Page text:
Grammar-ease: Proved vs Proven

Today is for those times when you’re not quite sure if you want to use ‘proved’ or ‘proven.’

ProvedBoth prove and proveare formed from the verb prove. Here are the usage variations:

  • Present tense: prove
  • Simple past tense: proved
  • Past participle: proved
  • Irregular past participle: proven

Correct usage examples:

  • He has proven his case.
  • He proved his case.
  • She proved he was wrong.
  • She proved she can beat the competition.
  • She has proven she can beat the competition.
  • The competition proved they weren’t quite a challenge after all.
  • That band has proven to be a crowd favorite.
  • That band proved to be a crowd favorite.
  • The attendees proved their love for the acoustic group.
  • My parents have proven they can’t be trusted to remember to lock the door.
  • My parents proved they can’t be trusted to remember to lock the door.

As you can see, either variation can be used. However, (there’s always, a ‘but’, right?) two well-used style guides – AP Stylebook and Chicago Manual of Style, recommend avoiding “proven” as a verb, but it’s one of those cases where the line is becoming blurry and both variations are becoming mainstream.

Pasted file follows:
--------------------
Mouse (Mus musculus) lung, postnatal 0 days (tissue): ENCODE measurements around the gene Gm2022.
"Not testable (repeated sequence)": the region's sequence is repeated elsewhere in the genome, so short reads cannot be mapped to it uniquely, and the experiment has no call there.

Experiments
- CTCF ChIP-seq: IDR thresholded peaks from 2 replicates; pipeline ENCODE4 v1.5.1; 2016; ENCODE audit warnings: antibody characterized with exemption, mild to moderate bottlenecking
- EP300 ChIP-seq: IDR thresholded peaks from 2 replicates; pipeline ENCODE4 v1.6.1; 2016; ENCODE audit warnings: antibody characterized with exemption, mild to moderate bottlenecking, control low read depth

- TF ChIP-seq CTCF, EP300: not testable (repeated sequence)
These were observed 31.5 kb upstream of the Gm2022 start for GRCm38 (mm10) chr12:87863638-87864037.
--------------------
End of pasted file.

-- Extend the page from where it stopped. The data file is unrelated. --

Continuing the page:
(Using proven as an adjective preceding a noun is acceptable all around. For example, a proven theory; proven right; proven innocent; proven track record; and so on.)

If either can work and you just can’t decide, read it out loud and select the variation that sounds best  — unless there is a specific style guide to follow, then, as always, follow the client’s wishes and follow the style guide!

Lisa_2015Lisa J. Jackson is an independent writer and editor who enjoys working with businesses of all sizes. She loves researching topics, interviewing experts, and helping companies tell their stories. You can connect with her on Twitter, Facebook, and LinkedIn.

8 thoughts on “Grammar-ease: Proved vs Proven

  1. …is incorrect when we’ve never stopped speaking that way in my part of the world? I had quite the argument with my dissertation director on this one quite awhile ago.
    Just as my British Anglo-Saxon prof said there were no modern English examples of the y- prefix “an activity being done when another activity is begun”–hello?! Rural Michigan (and I’m sure rural everywhere” will still find us saying “I was just a-climbing the tree when my father drove around the corner.”

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